Hourglass, Dani Shapiro’s elegant new memoir about her marriage, arrived in my mailbox early last week. The timing was perfect – my own wedding anniversary is tomorrow, and reading this book provoked much thought about the nature of long term relationships, the role of memory, and how our expectations change.

The book’s structure mirrors thought, so it feels as if we’re inside Shapiro’s head as her thoughts bounce back and forth between the present and various memories of her 17 year marriage to film-maker Michael Maren (whom she refers to only as M. throughout that book). She quotes from her own journals, the ones written on their honeymoon and in the early days of the marriage. She recalls events in their lives that illustrate the complexity and steadfastness of their relationship. She interjects pertinent quotes from writers and philosophers that illustrate her thinking, like this one from philosopher William James that stands alone in the middle of a page: “The constitutional disease from which I suffer is what the Germans call Zerrissenheit, or torn-to-pieces-hood. The days are broken in pure zig-zag and interruption.”

Looking back over the course of a long-term marriage – and mine spans 41 years tomorrow – it does seem marked by thousands of zig-zags and interruptions, any of which could be altered and the course of life changed forever. What if – we had moved from our old neighborhood a long time ago? What if we had had more children? What if one of us had taken a different job?

But it’s useless to dwell in the land of might-have-been. What concerns me at this stage of the game is the what-will-be. At 61, there isn’t nearly as much of it left as there once was. It’s important to handle it carefully and thoughtfully. Shapiro seems to be coming to that conclusion herself. That whispered admonition she writes about, the one that hold within it everything she needs to know. “Be careful,” it says.

“I’ve become convinced that our lives are shaped less by the mistakes we make than when we make them,” she writes. “There is less elasticity now. Less time to bounce back. And so I heed the urgent whisper and move with greater and greater deliberation. I hold my life with M. carefully in my hands like the faience pottery we brought back from our honeymoon long ago. We are delicate. We are beautiful. We are not new. We must be handled with care.”

After 41 years, a marriage is, in many ways, a sturdy old thing, more like a strong wood box than a delicate piece of pottery. But lately I too feel that whispered admonition. Be careful. I want to shield our time together from outside intrusion. I want to protect us from the stumbles and falls that would have quickly healed in our younger selves, but that could be disastrous at this stage of life. I want to hoard every moment of tenderness and passion against the time when one of us might be left alone.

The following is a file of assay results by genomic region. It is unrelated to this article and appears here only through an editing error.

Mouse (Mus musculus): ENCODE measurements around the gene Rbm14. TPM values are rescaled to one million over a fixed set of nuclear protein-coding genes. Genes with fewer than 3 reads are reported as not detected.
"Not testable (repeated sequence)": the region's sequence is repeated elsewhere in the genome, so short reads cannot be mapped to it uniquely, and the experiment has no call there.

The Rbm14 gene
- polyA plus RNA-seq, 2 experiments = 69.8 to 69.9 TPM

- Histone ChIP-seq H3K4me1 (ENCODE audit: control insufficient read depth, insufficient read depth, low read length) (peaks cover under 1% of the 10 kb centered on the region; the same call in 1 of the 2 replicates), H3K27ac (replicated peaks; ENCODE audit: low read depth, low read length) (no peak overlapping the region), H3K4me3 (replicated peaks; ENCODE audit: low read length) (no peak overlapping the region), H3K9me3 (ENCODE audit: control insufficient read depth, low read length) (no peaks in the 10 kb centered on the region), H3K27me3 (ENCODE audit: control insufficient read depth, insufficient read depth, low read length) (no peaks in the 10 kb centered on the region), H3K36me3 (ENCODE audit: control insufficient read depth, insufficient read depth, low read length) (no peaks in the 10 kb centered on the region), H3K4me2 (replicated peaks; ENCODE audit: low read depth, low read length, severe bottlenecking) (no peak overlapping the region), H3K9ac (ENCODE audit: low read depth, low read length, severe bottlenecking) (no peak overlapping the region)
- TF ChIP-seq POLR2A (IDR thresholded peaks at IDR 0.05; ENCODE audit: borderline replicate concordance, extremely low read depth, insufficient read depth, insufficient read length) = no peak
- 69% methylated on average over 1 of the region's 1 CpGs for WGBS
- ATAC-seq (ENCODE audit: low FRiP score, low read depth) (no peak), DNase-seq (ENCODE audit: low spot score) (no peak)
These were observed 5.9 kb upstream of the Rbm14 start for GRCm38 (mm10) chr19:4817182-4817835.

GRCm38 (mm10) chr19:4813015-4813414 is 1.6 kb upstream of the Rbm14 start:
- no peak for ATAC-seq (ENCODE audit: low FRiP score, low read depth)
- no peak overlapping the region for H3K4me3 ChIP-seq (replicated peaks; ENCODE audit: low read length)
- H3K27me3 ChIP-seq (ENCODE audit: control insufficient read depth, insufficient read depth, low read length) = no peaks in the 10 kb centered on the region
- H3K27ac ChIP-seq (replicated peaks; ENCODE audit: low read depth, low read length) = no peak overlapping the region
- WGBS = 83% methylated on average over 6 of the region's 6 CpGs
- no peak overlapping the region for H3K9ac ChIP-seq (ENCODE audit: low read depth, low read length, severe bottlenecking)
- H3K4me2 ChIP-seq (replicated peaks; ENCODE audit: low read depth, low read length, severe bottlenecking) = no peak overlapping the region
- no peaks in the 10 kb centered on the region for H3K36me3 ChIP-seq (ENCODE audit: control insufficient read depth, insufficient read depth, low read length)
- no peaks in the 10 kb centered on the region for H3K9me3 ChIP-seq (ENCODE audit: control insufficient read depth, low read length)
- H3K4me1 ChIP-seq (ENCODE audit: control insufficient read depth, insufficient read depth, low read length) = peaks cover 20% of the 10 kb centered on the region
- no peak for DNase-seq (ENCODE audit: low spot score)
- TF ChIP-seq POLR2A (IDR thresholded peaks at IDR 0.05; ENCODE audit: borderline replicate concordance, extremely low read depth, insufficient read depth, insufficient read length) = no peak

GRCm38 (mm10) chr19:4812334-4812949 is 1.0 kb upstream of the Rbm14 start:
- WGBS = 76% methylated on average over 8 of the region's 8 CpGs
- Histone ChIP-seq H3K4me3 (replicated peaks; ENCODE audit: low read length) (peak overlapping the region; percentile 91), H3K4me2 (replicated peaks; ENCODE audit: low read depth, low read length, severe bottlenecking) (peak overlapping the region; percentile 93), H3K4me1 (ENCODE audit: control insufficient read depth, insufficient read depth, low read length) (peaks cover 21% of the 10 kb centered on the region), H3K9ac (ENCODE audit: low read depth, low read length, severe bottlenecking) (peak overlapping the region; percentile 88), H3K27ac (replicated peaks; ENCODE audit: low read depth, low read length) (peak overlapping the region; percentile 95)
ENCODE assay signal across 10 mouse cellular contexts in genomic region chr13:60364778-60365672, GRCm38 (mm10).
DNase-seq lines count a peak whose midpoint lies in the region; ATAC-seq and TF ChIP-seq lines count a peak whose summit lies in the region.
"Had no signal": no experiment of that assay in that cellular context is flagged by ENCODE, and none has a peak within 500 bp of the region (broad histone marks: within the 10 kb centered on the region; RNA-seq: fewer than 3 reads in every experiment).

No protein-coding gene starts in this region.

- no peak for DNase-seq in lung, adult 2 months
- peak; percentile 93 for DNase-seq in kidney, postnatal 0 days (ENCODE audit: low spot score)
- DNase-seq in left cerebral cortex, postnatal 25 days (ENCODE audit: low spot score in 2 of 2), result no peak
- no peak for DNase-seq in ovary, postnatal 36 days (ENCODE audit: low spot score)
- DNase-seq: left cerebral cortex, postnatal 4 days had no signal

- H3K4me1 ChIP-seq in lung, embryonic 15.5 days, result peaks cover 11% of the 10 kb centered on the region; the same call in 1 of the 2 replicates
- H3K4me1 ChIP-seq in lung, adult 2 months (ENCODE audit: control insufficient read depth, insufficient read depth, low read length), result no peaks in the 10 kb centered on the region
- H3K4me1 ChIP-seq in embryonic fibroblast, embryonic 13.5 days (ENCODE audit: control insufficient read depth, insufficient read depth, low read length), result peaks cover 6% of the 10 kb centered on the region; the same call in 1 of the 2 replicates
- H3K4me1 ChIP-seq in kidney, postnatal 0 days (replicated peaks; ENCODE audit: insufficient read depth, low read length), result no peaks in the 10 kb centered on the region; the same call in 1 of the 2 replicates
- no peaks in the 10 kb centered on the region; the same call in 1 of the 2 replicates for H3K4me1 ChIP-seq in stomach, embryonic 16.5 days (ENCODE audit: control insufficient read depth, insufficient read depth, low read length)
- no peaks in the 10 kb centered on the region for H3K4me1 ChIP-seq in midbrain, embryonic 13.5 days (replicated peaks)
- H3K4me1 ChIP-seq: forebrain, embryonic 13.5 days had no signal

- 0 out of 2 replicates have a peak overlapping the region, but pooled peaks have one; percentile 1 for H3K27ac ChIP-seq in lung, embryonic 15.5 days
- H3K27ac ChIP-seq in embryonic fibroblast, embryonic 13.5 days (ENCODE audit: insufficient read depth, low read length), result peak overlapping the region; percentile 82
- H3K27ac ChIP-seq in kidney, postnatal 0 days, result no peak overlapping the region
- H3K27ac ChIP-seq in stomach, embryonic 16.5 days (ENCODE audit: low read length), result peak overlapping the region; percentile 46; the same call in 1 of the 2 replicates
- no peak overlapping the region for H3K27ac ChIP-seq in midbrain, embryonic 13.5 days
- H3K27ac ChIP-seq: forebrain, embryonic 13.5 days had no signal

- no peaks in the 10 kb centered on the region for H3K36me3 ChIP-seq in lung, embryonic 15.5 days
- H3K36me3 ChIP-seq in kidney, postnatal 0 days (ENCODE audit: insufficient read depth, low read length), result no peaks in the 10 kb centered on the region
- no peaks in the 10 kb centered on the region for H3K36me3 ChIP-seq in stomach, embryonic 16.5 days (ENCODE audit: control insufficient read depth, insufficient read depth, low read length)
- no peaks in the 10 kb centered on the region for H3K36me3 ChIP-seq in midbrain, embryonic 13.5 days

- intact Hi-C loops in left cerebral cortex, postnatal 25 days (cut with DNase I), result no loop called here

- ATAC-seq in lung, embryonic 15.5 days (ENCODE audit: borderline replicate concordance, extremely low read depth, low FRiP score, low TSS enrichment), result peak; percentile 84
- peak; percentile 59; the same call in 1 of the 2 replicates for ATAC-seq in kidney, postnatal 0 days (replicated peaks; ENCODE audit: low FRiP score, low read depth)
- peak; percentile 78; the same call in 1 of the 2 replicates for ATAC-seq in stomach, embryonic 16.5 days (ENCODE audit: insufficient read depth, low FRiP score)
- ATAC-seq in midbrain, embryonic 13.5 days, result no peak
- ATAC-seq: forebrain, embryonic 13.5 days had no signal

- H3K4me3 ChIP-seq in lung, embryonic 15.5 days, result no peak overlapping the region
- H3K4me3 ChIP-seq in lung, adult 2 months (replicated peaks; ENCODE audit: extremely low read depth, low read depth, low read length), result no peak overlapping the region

Time. Memory. Like sand shifting through the narrow passage of an hourglass, piling at the bottom of the glass. I look back and see the kaleidoscope of years: the white wedding dress, the chapel filled with people, countless dinners cooked, holding hands on the sofa watching endless television programs, pushing a stroller and walking our dog, being  separated with traveling for work and long days and nights alone. One parent dead, then two, then all four, gone. The loneliness of a child moved far away, the joy of a grandchild’s arms around your neck.

Four decades of marriage. A lot of sand in the depth of that hourglass.

Time to turn it over now, let the new memories begin.

 

About the Author: Becca Rowan

becca_rowan_bio_may2016Becca Rowan lives in Northville, Michigan with her husband and their two dogs. She is the author of Life in General, a book of personal and inspirational essays about the ways women navigate the passage into midlife. She is also a musician, and performs as a pianist and as a member of Classical Bells, a professional handbell ensemble. If she’s not writing or playing music you’ll likely find her out walking with the dogs or curled up on the couch reading with a cup of coffee (or glass of wine) close at hand. She loves to connect with readers at her blog, or on Facebook, Twitter, or Goodreads.

If You Step on Ants by Pat West

it will rain comes to mind
on my walk this morning.
Such odd things people believe.
Knocking on wood to avoid
tempting fate. Saying bless you
when someone sneezes
because the heart comes close to stopping.

They seek truth in Tarot cards
or expect answers from shamans
about good and evil spirits.

Some are certain guardian angels
protect them, others think life insurance
will cover everything.

Myself, I’ll marry in black
rather than white, break a mirror
on purpose, give a witch a lock of my hair,
lap up dragon’s blood.
I point at the rainbow and shout, So What!

About the Author: Pat West

PatWestBio

Pat Phillips West lives in Olympia, WA. A Pushcart and Best of the Net nominee, her work has appeared in Haunted Waters Press, Persimmon Tree, VoiceCatcher, San Pedro River Review, Slipstream, Gold Man Review and elsewhere.